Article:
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This article was first published 3 years ago  » News » Demand for Covid-19 tests growing 100 pc week-on-week

Demand for Covid-19 tests growing 100 pc week-on-week

By Sohini Das, Vinay Umarji and Virendra Singh Rawat
Last updated on: April 23, 2021 15:26 IST
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One challenge for many laboratories in ramping up is the shortage of trained manpower for collecting samples, report Sohini Das, Vinay Umarji and Virendra Singh Rawat.

IMAGE: A health worker takes a nasal swab samples from vegetable vendors for Covid-19 tests, in Karad, Maharashtra, on Saturday. Photograph: PTI Photo

Abhishek Ghosh (name changed) is flying to Canada this week from Mumbai to start a new job. Before boarding the flight, he has to get an RT-PCR test to show he is negative for Covid-19. On Monday, most laboratories in Mumbai were refusing to collect his sample, neither from home nor even from the collection centre he visited to deposit his sample when no one would come home.

Of the around one million RT-PCR tests conducted per day nationwide, around 50 per cent are at private labs. Last April, the share of private labs was only around 10 per cent. As the pandemic progressed, they scaled up to cope with the first wave. But around January, with the caseload falling significantly, capacity utilisation dropped to 20 per cent or so.

Now demand is growing almost 100 per cent week-on-week, leading to a testing crisis, said an industry insider. In Mumbai, several diagnostic laboratories such as SRL Diagnostics were not able to process samples due to huge loads. A query to SRL Diagnostics remained unanswered.

The owner of a leading chain pointed out several reasons for the delays.

"We have been asked by the city's civic body to not process samples beyond our processing capacity and not to delay test results beyond 24-hours. This has led to several of our collection points temporarily stopping collections over the last weekend. It was temporarily halted due to processing overload," said the owner who did not wish to be named.

The Municipal Corporation of Greater Mumbai has asked diagnostic laboratories, who are expected to check if those turning up for testing have any symptoms or not, to prioritise testing the symptomatic.

The scope of those who need to get tested regularly because of their work is wide. E-commerce companies and firms with delivery staff have to get RT-PCR reports as they are likely to spread the virus owing to their high mobility.

Added to this are those who are flying in or out of the city. "These people too have a genuine need for testing and we cannot turn them away because they are asymptomatic. The government's mandate itself is complicating things," said the lab chain owner quoted above.

Laboratories have started ramping up capacities.

Ameera Shah, MD and promoter of Metropolis Healthcare, said her company has doubled its capacity this week but refrained from giving the exact capacity, citing commercial sensitivity.

However, she said that sample collection through walk-ins had to increase to reduce the delay in processing. "Home collection will always be difficult to ramp up because it needs trained phlebotomists and is more time-consuming. Walk-ins should be encouraged now," she said.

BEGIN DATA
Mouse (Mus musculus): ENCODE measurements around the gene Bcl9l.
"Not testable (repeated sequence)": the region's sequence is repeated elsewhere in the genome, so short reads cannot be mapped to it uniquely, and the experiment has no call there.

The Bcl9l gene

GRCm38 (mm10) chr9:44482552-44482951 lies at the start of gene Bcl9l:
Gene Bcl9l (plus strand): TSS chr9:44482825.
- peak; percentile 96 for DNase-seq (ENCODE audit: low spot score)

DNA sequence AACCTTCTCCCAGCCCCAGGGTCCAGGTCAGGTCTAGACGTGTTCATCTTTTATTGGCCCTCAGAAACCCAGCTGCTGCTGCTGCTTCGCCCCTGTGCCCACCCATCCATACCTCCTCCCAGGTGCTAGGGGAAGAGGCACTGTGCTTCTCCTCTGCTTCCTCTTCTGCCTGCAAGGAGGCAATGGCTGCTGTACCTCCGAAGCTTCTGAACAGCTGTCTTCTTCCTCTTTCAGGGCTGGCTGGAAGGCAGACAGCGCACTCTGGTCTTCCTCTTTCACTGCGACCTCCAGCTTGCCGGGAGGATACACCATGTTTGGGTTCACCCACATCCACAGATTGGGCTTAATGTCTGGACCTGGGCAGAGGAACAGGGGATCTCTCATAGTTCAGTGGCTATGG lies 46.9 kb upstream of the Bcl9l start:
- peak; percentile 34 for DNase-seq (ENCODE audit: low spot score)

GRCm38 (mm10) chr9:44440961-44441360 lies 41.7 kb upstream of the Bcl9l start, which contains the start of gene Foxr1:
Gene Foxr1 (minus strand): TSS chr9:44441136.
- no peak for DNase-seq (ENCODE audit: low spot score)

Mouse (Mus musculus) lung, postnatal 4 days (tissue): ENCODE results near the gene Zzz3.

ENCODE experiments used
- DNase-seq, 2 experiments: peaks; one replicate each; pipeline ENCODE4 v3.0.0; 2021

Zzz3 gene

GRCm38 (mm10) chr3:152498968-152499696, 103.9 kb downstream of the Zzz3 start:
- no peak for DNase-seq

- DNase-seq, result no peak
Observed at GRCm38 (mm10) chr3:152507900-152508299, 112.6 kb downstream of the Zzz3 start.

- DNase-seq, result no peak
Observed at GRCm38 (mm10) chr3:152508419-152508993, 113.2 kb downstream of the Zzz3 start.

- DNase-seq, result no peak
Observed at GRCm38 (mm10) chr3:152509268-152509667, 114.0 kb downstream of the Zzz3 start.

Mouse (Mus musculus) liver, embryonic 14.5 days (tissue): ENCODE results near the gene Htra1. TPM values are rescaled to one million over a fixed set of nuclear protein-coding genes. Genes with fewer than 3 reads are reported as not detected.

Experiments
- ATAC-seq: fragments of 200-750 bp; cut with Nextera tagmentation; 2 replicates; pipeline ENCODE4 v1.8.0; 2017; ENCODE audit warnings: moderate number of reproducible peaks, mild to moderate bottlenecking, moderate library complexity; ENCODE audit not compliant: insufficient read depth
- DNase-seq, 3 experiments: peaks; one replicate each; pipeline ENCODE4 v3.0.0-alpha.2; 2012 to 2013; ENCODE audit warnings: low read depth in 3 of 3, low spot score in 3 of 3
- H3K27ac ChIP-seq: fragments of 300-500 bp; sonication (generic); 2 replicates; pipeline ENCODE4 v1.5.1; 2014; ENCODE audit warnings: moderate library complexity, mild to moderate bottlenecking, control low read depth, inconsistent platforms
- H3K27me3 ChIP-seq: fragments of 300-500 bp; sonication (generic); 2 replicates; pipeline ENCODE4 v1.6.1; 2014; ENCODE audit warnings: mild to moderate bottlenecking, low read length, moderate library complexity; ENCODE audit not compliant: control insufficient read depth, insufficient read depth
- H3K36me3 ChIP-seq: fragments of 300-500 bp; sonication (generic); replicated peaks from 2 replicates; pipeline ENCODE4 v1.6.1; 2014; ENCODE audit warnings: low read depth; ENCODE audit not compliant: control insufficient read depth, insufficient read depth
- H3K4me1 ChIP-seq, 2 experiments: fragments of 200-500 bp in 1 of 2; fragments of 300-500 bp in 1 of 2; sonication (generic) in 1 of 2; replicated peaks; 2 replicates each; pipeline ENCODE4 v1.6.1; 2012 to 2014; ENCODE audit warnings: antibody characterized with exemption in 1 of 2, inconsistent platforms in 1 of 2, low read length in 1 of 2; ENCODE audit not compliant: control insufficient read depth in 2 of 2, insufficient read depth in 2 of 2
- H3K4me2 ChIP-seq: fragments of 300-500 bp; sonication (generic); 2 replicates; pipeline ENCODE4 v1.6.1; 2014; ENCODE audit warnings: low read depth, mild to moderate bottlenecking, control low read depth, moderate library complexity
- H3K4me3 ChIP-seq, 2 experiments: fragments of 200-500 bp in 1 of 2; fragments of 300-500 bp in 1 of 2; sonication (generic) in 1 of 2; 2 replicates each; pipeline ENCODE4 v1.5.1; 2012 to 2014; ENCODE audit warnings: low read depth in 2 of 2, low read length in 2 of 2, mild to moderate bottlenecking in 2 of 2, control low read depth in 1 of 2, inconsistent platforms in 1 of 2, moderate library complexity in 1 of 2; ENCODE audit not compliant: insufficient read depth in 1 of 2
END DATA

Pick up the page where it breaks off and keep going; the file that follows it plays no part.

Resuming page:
In Ahmedabad, Neuberg Supratech of Neuberg Diagnostics Private Limited has launched a drive-through testing facility in collaboration with Ahmedabad Municipal Corporation at one of the grounds in the city.

Backed by software developed by Sufalam Solutions, the facility has been launched with 10 collection stations dispersed over the grounds. Neuberg Diagnostics' COO Aishwarya Vasudevan said the company had 'ramped up the tests in a short period of time'.

Passengers and drivers can have an RT-PCR test quickly without having to get out of their cars for Rs 800. A nasal or throat swab sample is taken through the car window and the entire process takes approximately 10 minutes, with reports being generated within 24-36 hours. The first day of the drive-through facility saw over 2,000 people being tested in an 11-hour window.

Currently, 150,000 RT-PCR tests per day are being conducted across 93 laboratories in Gujarat. Forty more laboratories are to be added soon. On Monday, Gujarat Chief Justice Vikram Nath pulled up the state government over the handling of the situation, including delayed test results.

One challenge for many laboratories in ramping up is the shortage of trained manpower for collecting samples. Thyrocare Lab chairman and promoter A Velumani called it a 'limiting' factor.

"Maharashtra capped prices of home collection RT-PCR tests at Rs 800 right before the second wave. Now home collection phlebotomists get around Rs 200 per collection. They want Rs 400 per collection. During the peak last year, they were getting Rs 1,000 per collection. So this is complicating things," said Velumani.

Given the steep rise in fresh infections, the Uttar Pradesh government is targeting to ramp up RT-PCR testing from about 90,000 per day at present to 150,000 soon.

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Sohini Das, Vinay Umarji and Virendra Singh Rawat
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